Tom Odell, Orange Warsaw FestivalTom Odell’s beautiful song ‘Constellations’—from his 2016 album Wrong Crowd—opens with Tom talking to a girl in a busy bar and his lyrics vividly describe the scene. It’s a great example of why songwriters should always show listeners what is happening in their song, rather than just tell them …

“In order to write it,” Tom Odell told Dale Kawashima of SongwriterUniverse magazine, “I had to imagine every detail in that bar—the picture on the wall, the girl’s voice, the jacket on the back of the chair, the gentle hum of the bar, the chair that squeaks, the look on her face.”

He explained: “I almost had to live it in my head in order to write the song. But obviously you can’t get all of that detail in the song. You can only pick a few of those details to sing.”

One of the most frequent mistakes in lyric writing is trying to evoke a strong emotional response in listeners simply by stating what you’re feeling or thinking (for example, “I’m getting mad” or “I’m feeling down”).

This is actually one of the least effective ways to make a lasting connection with the people who hear your song. In the verse lyrics especially, you need to show listeners what the song is about by painting vivid word pictures that describe the physical experience of the emotions you want to convey.

In other words, invite the audience into the world of your song by allowing them to “watch” the story unfold like a movie. If you describe each scene as if you’re looking through the lens of a film camera, you’ll be able to help people ‘see’ and experience what the performer of your song is feeling.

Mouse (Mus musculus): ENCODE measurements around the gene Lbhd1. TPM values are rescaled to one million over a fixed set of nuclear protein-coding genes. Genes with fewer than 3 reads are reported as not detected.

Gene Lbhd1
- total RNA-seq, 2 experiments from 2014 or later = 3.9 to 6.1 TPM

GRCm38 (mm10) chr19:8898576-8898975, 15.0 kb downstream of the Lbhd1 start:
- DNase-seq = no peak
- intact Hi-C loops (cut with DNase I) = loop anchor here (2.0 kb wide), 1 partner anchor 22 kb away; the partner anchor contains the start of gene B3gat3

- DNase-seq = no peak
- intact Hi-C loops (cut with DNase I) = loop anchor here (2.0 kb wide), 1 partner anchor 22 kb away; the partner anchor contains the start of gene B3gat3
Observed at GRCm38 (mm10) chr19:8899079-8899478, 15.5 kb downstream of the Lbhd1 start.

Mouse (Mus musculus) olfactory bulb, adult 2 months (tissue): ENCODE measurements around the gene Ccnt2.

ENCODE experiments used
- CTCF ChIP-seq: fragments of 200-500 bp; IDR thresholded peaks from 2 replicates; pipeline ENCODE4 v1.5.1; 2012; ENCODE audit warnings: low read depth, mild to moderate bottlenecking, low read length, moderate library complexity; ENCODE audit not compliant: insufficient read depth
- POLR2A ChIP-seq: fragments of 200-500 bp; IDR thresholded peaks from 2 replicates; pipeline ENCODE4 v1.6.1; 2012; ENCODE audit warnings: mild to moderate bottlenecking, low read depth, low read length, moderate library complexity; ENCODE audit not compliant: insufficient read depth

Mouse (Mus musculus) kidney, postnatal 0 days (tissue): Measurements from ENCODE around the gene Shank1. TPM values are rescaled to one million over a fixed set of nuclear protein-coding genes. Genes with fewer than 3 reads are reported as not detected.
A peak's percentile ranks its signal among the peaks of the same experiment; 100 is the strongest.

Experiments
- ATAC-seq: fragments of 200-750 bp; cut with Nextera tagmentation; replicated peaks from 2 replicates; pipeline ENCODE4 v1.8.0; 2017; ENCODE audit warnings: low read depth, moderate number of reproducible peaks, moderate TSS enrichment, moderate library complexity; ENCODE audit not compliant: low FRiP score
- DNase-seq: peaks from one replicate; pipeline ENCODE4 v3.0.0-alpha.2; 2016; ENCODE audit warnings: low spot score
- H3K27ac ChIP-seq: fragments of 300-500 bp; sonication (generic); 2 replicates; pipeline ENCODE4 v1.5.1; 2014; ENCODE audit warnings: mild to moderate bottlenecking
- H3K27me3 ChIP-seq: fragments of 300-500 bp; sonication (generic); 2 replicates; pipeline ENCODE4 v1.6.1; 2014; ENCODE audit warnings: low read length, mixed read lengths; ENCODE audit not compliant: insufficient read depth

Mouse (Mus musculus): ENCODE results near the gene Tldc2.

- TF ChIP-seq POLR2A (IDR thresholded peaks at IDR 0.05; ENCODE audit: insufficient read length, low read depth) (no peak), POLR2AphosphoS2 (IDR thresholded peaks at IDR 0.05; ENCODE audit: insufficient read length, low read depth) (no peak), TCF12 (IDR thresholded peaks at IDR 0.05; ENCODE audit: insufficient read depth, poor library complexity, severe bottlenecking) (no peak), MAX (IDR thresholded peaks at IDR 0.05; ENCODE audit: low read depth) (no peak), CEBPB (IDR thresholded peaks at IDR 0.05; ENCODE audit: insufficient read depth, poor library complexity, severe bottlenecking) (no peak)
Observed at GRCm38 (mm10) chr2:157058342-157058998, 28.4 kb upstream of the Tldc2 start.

You can also help listeners to enter your song by including descriptions of familiar, tangible objects in your lyrics—such as an empty chair, a wine glass, a framed photograph, and other concrete nouns which refer to physical entities that can be observed by at least one of the senses. These images are more likely to engage listeners than a dull statement of fact.

Legendary singer-songwriter Joni Mitchell has always taken a highly visual approach to her lyrics. “My style of songwriting is influenced by cinema,” she once explained. “It’s very visual. I’m a frustrated filmmaker. You’re scoring the actress, but the actress is singing the lines and trying to get them as conversational as film.”

She added: “A fan once said to me, ‘Girl, you make me see pictures in my head!’ and I took that as a great compliment—that’s exactly my intention.”

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